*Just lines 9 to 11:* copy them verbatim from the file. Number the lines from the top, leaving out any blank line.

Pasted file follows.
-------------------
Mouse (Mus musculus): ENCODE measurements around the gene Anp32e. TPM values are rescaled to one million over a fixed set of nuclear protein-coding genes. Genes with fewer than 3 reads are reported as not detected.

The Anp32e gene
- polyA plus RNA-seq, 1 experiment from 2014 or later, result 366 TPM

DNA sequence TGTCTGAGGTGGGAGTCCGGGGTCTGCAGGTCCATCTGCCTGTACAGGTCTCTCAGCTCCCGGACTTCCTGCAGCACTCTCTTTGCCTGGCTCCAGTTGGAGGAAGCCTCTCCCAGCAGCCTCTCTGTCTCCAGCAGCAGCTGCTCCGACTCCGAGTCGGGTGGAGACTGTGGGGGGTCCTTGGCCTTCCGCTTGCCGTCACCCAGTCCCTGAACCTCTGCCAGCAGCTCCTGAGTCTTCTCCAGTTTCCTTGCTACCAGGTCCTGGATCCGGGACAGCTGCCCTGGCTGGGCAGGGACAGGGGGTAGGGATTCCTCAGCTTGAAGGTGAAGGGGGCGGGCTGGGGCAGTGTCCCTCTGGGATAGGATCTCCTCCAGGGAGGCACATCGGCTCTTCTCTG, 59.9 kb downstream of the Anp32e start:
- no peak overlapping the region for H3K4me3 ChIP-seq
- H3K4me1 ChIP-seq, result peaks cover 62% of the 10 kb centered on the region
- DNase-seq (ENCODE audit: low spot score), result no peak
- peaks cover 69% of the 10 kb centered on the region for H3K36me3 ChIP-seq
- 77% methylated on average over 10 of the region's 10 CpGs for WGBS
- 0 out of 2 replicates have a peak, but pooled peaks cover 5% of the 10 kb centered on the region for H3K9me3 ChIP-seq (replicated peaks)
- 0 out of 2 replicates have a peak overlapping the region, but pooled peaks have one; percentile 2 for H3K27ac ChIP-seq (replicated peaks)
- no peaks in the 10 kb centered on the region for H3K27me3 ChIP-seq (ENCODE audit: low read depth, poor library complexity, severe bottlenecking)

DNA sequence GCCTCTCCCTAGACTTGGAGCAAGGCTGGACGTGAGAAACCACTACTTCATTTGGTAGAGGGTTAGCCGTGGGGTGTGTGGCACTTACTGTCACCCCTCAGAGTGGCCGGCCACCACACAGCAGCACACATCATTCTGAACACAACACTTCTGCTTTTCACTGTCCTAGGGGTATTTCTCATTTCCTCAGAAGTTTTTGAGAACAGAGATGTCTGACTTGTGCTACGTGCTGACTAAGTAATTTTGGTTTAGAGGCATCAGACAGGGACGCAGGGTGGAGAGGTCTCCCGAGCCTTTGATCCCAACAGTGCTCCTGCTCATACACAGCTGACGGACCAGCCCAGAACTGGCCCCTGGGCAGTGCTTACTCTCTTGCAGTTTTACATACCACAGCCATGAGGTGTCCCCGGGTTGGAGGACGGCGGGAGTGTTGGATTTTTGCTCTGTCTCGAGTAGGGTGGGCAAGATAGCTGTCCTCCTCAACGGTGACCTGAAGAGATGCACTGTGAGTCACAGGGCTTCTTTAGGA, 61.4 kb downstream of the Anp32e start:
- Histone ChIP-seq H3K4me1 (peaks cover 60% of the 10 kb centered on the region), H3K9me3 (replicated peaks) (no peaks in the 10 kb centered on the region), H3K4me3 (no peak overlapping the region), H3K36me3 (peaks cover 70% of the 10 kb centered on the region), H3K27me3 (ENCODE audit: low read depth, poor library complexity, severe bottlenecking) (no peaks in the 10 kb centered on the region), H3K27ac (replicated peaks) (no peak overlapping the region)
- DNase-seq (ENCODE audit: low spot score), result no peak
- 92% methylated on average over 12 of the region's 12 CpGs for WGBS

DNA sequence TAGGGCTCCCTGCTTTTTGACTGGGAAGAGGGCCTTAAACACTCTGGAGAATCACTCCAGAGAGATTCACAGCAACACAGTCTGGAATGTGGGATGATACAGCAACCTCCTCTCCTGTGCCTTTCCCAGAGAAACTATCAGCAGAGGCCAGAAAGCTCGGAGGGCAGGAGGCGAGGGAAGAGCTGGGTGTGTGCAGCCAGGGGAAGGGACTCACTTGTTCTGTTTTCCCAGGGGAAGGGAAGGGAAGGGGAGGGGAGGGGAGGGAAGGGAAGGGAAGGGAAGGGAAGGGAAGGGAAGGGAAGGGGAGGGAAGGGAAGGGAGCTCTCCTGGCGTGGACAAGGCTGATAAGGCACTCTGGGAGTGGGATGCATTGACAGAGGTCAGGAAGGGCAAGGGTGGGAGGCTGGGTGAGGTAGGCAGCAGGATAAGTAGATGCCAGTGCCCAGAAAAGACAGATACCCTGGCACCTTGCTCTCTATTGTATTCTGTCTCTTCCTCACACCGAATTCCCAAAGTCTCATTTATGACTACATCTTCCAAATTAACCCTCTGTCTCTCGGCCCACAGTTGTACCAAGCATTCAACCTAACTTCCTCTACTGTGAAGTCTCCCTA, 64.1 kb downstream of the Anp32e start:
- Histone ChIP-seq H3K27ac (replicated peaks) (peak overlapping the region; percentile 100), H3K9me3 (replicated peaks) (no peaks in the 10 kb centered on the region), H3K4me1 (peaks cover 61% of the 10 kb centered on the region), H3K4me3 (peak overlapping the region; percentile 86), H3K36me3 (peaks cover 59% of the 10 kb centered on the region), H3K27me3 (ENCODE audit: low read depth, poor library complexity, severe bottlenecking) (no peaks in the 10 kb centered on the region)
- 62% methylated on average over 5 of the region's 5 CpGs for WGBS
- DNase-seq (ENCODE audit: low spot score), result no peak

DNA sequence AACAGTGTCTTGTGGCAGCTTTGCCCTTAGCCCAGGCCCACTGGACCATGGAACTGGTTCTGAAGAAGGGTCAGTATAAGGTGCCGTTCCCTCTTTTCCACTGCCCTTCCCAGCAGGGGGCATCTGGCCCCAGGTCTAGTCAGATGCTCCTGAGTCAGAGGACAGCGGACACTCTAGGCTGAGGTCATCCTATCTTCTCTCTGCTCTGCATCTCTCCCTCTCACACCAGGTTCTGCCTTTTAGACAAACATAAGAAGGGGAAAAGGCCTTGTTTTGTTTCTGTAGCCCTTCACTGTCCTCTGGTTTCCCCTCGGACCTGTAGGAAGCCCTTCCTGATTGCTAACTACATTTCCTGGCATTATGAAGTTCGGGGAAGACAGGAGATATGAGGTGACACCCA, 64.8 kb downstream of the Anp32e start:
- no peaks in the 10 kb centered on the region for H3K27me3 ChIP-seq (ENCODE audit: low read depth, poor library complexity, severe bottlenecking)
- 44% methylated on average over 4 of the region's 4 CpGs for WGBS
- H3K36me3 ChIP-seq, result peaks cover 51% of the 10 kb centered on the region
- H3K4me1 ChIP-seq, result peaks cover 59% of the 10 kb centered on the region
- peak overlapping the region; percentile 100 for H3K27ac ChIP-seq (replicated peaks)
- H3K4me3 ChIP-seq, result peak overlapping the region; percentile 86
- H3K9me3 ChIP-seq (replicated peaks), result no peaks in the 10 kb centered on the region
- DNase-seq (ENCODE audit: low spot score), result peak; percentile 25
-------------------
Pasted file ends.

- 77% methylated on average over 10 of the region's 10 CpGs for WGBS
- 0 out of 2 replicates have a peak, but pooled peaks cover 5% of the 10 kb centered on the region for H3K9me3 ChIP-seq (replicated peaks)
- 0 out of 2 replicates have a peak overlapping the region, but pooled peaks have one; percentile 2 for H3K27ac ChIP-seq (replicated peaks)